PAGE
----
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Despite entering the courthouse with police escort, the lead attorney

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Despite entering the courthouse with police escort, the lead attorney  [#permalink]

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New post Updated on: 06 Apr 2019, 01:04
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Despite entering the courthouse with police escort, the lead attorney and his assistant, manhandled by an aggressive crowd of reporters that bombarded him with questions, was injured seriously enough to warrant immediate medical attention.


(A) Despite entering the courthouse with police escort, the lead attorney and his assistant, manhandled by an aggressive crowd of reporters that bombarded him with questions, was injured seriously enough to warrant immediate medical attention.

(B) Despite the fact that the lead attorney and his assistant entered the courthouse with police escort, they were manhandled by an aggressive crowd of reporters that bombarded the attorney with questions and injured him so seriously that he needed immediate medical attention.

(C) Despite their entering the courthouse with police escort, the lead attorney and his assistant were manhandled by an aggressive crowd of reporters that bombarded him with questions, injuring him so seriously as to warrant immediate medical attention.

(D) Despite the fact that they entered the courthouse with police escort, the lead attorney and his assistant, having been manhandled by an aggressive crowd of reporters, was bombarded with questions and injured seriously enough to warrant immediate medical attention.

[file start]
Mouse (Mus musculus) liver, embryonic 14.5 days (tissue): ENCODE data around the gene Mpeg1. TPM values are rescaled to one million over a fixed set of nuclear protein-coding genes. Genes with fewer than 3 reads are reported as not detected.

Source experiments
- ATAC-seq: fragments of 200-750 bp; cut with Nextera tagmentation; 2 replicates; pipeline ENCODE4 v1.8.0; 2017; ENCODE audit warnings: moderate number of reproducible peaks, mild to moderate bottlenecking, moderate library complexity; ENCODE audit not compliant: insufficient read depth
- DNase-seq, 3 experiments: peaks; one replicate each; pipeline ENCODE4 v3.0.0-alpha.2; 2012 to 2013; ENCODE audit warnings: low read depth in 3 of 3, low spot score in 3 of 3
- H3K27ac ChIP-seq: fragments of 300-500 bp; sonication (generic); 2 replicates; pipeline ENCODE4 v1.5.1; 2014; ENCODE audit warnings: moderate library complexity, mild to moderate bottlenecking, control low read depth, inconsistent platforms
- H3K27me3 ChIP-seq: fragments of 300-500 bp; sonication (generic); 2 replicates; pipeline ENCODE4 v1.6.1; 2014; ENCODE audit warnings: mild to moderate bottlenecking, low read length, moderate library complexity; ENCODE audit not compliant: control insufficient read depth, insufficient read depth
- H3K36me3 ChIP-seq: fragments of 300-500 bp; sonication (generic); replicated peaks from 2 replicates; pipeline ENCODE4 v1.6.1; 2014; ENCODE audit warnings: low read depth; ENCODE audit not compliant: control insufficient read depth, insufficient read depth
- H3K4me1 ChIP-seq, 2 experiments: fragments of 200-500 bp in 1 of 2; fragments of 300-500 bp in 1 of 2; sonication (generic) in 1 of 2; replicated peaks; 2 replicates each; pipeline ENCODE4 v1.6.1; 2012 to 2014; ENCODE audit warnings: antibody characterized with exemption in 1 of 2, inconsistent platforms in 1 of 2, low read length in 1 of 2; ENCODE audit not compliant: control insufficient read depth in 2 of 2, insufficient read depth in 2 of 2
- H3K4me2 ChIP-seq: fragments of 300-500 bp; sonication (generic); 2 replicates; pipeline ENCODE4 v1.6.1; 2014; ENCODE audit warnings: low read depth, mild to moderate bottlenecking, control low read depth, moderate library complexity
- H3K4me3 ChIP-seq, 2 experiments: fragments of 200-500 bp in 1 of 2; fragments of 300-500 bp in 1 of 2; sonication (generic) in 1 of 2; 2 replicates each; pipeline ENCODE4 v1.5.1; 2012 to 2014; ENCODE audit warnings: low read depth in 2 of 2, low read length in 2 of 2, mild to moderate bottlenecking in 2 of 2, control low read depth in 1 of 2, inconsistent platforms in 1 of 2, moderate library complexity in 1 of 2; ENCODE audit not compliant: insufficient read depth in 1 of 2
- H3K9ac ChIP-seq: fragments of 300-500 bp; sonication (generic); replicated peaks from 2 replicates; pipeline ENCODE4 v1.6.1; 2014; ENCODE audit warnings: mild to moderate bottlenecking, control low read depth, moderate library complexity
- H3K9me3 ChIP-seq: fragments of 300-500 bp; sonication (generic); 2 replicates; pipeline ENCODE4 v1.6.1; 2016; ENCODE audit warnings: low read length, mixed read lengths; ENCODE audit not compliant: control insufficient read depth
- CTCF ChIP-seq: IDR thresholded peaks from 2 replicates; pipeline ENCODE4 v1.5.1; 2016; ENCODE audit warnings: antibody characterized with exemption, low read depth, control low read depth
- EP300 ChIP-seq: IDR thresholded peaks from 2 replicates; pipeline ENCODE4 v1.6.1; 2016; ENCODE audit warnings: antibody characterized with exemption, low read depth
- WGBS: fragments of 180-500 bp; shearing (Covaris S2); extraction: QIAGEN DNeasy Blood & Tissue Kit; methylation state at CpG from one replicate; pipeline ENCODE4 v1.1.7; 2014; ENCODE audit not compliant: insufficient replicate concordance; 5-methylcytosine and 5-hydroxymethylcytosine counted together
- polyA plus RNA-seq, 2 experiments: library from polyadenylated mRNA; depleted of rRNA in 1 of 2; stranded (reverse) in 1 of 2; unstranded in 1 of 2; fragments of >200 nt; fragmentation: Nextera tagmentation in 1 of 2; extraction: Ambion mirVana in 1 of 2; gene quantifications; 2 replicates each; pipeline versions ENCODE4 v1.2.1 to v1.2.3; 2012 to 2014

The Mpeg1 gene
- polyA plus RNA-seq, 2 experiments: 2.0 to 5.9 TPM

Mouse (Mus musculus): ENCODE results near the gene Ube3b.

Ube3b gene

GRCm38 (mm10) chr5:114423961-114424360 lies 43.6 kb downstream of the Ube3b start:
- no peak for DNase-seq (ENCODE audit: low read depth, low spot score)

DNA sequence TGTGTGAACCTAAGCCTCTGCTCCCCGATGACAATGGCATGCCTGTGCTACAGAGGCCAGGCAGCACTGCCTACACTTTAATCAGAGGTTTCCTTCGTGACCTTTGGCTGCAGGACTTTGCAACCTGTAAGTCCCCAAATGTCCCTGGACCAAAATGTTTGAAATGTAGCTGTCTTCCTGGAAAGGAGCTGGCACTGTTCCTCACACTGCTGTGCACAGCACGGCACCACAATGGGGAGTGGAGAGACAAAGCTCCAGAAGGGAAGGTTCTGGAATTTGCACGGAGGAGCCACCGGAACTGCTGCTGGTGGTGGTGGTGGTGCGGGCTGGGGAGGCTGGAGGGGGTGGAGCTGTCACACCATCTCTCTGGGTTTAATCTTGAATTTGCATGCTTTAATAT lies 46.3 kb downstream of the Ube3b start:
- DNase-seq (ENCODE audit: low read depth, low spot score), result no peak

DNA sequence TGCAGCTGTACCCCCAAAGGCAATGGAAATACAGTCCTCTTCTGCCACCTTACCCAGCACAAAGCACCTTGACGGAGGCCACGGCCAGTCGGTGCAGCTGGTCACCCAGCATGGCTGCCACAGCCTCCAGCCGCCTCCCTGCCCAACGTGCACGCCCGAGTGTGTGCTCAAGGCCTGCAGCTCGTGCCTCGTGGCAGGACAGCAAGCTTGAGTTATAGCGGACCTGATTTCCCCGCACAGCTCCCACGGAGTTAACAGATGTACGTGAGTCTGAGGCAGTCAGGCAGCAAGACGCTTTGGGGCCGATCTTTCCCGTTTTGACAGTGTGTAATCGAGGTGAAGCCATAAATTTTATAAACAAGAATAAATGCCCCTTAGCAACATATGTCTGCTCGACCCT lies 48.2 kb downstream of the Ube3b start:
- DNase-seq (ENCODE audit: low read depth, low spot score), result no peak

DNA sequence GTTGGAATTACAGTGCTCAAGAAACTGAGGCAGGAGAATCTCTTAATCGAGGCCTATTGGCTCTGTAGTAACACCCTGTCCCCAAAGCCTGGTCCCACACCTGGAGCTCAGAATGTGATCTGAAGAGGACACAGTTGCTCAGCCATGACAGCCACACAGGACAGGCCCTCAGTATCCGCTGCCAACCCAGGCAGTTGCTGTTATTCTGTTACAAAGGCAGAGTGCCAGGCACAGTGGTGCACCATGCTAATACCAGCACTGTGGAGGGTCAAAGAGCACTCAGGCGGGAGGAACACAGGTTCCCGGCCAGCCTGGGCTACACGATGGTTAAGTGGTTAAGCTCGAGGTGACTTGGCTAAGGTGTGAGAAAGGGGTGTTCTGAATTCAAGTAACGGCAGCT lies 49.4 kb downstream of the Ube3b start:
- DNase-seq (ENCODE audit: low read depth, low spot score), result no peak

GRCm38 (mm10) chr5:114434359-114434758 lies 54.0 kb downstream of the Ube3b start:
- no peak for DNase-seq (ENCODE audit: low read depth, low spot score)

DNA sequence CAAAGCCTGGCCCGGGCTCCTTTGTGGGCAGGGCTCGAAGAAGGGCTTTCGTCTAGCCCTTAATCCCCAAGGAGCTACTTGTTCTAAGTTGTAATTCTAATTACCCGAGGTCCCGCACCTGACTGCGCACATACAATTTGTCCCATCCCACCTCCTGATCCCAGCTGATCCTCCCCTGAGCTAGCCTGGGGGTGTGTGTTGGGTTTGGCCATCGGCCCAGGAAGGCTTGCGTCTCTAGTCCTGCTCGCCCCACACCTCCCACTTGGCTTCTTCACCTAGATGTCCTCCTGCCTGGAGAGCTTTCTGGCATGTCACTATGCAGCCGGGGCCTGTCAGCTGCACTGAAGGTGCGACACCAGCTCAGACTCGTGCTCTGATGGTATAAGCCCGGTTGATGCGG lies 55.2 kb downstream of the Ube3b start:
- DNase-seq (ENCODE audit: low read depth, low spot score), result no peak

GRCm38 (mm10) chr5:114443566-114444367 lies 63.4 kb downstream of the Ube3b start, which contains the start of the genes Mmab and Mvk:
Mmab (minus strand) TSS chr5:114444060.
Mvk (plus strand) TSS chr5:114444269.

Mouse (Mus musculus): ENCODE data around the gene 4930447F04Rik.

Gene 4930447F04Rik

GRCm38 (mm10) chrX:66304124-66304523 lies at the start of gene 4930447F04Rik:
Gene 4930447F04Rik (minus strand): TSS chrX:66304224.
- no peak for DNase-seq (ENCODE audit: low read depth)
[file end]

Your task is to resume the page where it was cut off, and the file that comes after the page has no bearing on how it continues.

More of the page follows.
(E) Despite entering the courthouse with police escort, the lead attorney and his assistant were manhandled by an aggressive crowd of reporters that bombarded him with questions and injured him so seriously as to warrant immediate medical attention.

Originally posted by joyseychow on 28 May 2009, 22:04.
Last edited by Bunuel on 06 Apr 2019, 01:04, edited 1 time in total.
Renamed the topic and edited the question.
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Re: Despite entering the courthouse with police escort, the lead attorney  [#permalink]

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New post 28 May 2009, 22:13
joyseychow wrote:
Despite entering the courthouse with police escort, the lead attorney and his assistant, manhandled by an aggressive crowd of reporters that bombarded him with questions, was injured seriously enough to warrant immediate medical attention.

(A) Despite entering the courthouse with police escort, the lead attorney and his assistant, manhandled by an aggressive crowd of reporters that bombarded him with questions, was injured seriously enough to warrant immediate medical attention.

(B) Despite the fact that the lead attorney and his assistant entered the courthouse with police escort, they were manhandled by an aggressive crowd of reporters that bombarded the attorney with questions and injured him so seriously that he needed immediate medical attention.

(C) Despite their entering the courthouse with police escort, the lead attorney and his assistant were manhandled by an aggressive crowd of reporters that bombarded him with questions, injuring him so seriously as to warrant immediate medical attention.